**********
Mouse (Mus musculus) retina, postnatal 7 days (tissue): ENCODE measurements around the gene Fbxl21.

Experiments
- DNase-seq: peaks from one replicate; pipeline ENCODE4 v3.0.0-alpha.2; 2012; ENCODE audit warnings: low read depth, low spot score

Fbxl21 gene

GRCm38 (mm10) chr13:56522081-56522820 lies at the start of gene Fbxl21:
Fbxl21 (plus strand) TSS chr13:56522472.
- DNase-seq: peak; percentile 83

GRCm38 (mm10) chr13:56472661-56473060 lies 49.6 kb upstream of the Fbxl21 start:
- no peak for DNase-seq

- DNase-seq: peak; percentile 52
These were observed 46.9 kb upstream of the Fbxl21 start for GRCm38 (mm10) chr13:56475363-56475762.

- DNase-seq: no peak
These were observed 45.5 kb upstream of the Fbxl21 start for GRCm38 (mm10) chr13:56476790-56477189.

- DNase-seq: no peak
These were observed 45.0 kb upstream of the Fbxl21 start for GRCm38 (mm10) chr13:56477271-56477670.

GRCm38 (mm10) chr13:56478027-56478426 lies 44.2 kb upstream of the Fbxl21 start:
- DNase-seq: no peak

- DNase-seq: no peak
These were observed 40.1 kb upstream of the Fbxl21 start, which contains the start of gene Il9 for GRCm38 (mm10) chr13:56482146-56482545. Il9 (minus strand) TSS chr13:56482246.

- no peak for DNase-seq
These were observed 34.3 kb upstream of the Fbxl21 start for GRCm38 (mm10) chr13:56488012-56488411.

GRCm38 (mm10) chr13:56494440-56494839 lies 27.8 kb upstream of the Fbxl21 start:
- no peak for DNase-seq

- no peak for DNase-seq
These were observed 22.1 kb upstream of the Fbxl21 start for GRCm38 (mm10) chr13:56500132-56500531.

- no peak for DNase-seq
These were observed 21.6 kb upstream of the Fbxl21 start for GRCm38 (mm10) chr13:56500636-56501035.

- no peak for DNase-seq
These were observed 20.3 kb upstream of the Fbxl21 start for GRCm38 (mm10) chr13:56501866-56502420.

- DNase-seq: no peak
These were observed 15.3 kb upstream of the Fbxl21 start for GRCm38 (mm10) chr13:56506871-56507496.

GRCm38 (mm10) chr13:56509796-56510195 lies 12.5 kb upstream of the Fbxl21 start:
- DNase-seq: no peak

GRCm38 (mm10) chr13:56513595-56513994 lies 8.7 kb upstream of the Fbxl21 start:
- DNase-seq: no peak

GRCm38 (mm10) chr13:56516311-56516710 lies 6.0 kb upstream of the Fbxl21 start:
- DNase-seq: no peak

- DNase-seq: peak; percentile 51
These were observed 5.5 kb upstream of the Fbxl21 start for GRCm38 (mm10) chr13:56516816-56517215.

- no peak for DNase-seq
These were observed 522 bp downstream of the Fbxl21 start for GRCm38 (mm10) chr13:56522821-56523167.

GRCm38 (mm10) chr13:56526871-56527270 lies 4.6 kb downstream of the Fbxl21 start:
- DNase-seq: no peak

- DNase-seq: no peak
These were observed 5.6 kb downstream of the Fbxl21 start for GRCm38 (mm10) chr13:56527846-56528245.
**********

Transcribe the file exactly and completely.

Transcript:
Mouse (Mus musculus) retina, postnatal 7 days (tissue): ENCODE measurements around the gene Fbxl21.

Experiments
- DNase-seq: peaks from one replicate; pipeline ENCODE4 v3.0.0-alpha.2; 2012; ENCODE audit warnings: low read depth, low spot score

Fbxl21 gene

GRCm38 (mm10) chr13:56522081-56522820 lies at the start of gene Fbxl21:
Fbxl21 (plus strand) TSS chr13:56522472.
- DNase-seq: peak; percentile 83

GRCm38 (mm10) chr13:56472661-56473060 lies 49.6 kb upstream of the Fbxl21 start:
- no peak for DNase-seq

- DNase-seq: peak; percentile 52
These were observed 46.9 kb upstream of the Fbxl21 start for GRCm38 (mm10) chr13:56475363-56475762.

- DNase-seq: no peak
These were observed 45.5 kb upstream of the Fbxl21 start for GRCm38 (mm10) chr13:56476790-56477189.

- DNase-seq: no peak
These were observed 45.0 kb upstream of the Fbxl21 start for GRCm38 (mm10) chr13:56477271-56477670.

GRCm38 (mm10) chr13:56478027-56478426 lies 44.2 kb upstream of the Fbxl21 start:
- DNase-seq: no peak

- DNase-seq: no peak
These were observed 40.1 kb upstream of the Fbxl21 start, which contains the start of gene Il9 for GRCm38 (mm10) chr13:56482146-56482545. Il9 (minus strand) TSS chr13:56482246.

- no peak for DNase-seq
These were observed 34.3 kb upstream of the Fbxl21 start for GRCm38 (mm10) chr13:56488012-56488411.

GRCm38 (mm10) chr13:56494440-56494839 lies 27.8 kb upstream of the Fbxl21 start:
- no peak for DNase-seq

- no peak for DNase-seq
These were observed 22.1 kb upstream of the Fbxl21 start for GRCm38 (mm10) chr13:56500132-56500531.

- no peak for DNase-seq
These were observed 21.6 kb upstream of the Fbxl21 start for GRCm38 (mm10) chr13:56500636-56501035.

- no peak for DNase-seq
These were observed 20.3 kb upstream of the Fbxl21 start for GRCm38 (mm10) chr13:56501866-56502420.

- DNase-seq: no peak
These were observed 15.3 kb upstream of the Fbxl21 start for GRCm38 (mm10) chr13:56506871-56507496.

GRCm38 (mm10) chr13:56509796-56510195 lies 12.5 kb upstream of the Fbxl21 start:
- DNase-seq: no peak

GRCm38 (mm10) chr13:56513595-56513994 lies 8.7 kb upstream of the Fbxl21 start:
- DNase-seq: no peak

GRCm38 (mm10) chr13:56516311-56516710 lies 6.0 kb upstream of the Fbxl21 start:
- DNase-seq: no peak

- DNase-seq: peak; percentile 51
These were observed 5.5 kb upstream of the Fbxl21 start for GRCm38 (mm10) chr13:56516816-56517215.

- no peak for DNase-seq
These were observed 522 bp downstream of the Fbxl21 start for GRCm38 (mm10) chr13:56522821-56523167.

GRCm38 (mm10) chr13:56526871-56527270 lies 4.6 kb downstream of the Fbxl21 start:
- DNase-seq: no peak

- DNase-seq: no peak
These were observed 5.6 kb downstream of the Fbxl21 start for GRCm38 (mm10) chr13:56527846-56528245.